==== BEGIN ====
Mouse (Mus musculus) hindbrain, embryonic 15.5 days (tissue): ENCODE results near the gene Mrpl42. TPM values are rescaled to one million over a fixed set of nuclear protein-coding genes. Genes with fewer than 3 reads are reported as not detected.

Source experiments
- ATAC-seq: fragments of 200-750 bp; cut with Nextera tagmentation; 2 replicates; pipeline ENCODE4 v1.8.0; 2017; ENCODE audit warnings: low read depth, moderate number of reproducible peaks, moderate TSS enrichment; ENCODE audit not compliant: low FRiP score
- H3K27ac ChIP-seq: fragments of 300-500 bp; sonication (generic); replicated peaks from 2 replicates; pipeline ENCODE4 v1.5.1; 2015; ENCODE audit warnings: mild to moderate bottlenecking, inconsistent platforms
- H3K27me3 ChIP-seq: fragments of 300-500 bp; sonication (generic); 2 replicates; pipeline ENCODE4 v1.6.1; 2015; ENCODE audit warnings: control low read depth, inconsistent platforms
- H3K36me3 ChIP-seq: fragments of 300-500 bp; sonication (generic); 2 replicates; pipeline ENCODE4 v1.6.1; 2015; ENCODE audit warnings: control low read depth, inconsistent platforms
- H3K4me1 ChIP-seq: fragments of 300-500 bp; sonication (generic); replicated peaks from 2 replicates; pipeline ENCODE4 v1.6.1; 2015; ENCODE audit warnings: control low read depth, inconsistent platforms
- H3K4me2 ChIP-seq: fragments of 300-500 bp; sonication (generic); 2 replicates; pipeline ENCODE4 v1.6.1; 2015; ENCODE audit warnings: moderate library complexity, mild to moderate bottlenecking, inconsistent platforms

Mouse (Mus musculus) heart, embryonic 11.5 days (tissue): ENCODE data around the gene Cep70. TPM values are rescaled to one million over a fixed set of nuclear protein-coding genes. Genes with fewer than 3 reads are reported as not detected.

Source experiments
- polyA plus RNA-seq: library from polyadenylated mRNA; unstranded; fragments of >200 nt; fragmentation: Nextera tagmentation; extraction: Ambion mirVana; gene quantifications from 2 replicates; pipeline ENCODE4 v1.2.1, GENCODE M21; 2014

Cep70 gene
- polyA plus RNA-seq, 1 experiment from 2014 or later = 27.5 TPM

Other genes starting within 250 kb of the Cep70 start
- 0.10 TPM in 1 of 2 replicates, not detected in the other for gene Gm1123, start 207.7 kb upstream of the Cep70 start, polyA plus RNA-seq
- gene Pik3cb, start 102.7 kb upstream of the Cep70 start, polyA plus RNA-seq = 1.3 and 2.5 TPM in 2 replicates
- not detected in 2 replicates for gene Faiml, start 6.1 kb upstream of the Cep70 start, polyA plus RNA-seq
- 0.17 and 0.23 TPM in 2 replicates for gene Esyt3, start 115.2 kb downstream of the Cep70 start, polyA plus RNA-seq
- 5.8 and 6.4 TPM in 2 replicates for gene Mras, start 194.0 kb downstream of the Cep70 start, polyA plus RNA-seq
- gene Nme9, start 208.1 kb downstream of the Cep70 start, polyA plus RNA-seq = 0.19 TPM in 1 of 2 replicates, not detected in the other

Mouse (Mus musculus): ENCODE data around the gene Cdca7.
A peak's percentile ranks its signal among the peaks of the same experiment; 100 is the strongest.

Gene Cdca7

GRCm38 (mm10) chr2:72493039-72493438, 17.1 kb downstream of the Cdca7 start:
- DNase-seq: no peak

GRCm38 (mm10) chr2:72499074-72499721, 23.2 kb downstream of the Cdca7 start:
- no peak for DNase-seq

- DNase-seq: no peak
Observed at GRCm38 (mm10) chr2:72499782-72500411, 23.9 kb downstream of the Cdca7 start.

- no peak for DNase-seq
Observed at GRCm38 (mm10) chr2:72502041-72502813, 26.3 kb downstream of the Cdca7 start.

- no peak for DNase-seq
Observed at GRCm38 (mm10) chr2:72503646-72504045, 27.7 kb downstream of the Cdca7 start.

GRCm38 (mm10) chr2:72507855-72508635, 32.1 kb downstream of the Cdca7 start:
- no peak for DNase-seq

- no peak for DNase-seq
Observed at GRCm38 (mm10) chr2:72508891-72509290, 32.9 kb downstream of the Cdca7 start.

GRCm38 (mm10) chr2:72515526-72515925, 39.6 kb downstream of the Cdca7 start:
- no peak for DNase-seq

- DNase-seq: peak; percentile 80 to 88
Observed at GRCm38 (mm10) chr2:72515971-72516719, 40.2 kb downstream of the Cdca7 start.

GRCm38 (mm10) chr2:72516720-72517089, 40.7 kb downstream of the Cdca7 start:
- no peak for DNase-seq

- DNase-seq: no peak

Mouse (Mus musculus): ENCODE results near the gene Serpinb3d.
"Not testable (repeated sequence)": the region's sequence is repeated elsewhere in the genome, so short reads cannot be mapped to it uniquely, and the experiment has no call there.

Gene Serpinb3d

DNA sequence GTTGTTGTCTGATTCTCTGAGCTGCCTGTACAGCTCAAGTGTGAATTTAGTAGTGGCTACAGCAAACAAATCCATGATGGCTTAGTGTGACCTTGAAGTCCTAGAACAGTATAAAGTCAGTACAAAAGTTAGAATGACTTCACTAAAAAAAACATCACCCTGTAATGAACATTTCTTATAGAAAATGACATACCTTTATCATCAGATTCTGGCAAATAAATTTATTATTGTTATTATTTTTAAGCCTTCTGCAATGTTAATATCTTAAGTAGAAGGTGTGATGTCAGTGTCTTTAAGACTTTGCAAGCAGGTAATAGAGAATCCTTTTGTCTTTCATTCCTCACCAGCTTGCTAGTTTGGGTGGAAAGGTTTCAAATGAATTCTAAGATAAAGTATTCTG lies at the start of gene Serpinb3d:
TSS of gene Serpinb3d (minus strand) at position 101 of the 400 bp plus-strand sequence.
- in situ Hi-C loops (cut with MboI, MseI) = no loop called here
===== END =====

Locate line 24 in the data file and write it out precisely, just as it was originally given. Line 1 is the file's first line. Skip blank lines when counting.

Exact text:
GRCm38 (mm10) chr2:72493039-72493438, 17.1 kb downstream of the Cdca7 start: